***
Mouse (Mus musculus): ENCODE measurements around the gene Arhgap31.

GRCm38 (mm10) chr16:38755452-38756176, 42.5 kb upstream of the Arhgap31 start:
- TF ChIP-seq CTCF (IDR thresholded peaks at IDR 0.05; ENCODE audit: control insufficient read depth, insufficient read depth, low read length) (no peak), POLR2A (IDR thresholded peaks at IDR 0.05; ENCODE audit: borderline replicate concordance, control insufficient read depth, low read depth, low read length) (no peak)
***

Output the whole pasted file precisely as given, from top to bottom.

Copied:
Mouse (Mus musculus): ENCODE measurements around the gene Arhgap31.

GRCm38 (mm10) chr16:38755452-38756176, 42.5 kb upstream of the Arhgap31 start:
- TF ChIP-seq CTCF (IDR thresholded peaks at IDR 0.05; ENCODE audit: control insufficient read depth, insufficient read depth, low read length) (no peak), POLR2A (IDR thresholded peaks at IDR 0.05; ENCODE audit: borderline replicate concordance, control insufficient read depth, low read depth, low read length) (no peak)